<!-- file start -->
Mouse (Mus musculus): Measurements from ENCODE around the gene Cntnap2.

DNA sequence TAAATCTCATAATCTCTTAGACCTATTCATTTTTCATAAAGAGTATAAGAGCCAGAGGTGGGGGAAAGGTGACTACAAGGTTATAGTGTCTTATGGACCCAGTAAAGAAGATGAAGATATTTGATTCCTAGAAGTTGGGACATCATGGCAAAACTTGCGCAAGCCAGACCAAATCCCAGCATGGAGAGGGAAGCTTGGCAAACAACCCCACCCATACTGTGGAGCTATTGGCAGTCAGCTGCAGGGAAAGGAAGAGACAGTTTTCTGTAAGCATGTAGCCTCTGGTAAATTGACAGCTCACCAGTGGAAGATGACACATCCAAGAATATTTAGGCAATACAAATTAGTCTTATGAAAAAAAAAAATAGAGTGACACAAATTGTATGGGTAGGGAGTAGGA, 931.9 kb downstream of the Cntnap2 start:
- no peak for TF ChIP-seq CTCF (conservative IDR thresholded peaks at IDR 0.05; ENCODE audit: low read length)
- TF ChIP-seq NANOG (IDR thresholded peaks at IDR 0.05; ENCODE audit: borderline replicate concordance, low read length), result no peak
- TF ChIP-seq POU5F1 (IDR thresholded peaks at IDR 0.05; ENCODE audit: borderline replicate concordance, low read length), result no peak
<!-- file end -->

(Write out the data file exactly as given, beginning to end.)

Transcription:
Mouse (Mus musculus): Measurements from ENCODE around the gene Cntnap2.

DNA sequence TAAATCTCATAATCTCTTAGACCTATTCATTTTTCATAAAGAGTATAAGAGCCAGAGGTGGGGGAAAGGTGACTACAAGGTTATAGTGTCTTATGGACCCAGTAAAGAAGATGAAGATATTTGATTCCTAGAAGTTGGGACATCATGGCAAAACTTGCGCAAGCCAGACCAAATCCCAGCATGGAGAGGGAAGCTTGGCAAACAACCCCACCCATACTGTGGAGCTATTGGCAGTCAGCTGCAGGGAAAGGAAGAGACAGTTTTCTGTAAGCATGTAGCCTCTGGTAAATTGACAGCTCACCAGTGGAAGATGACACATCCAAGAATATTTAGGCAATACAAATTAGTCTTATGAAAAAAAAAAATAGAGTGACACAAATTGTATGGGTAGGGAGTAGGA, 931.9 kb downstream of the Cntnap2 start:
- no peak for TF ChIP-seq CTCF (conservative IDR thresholded peaks at IDR 0.05; ENCODE audit: low read length)
- TF ChIP-seq NANOG (IDR thresholded peaks at IDR 0.05; ENCODE audit: borderline replicate concordance, low read length), result no peak
- TF ChIP-seq POU5F1 (IDR thresholded peaks at IDR 0.05; ENCODE audit: borderline replicate concordance, low read length), result no peak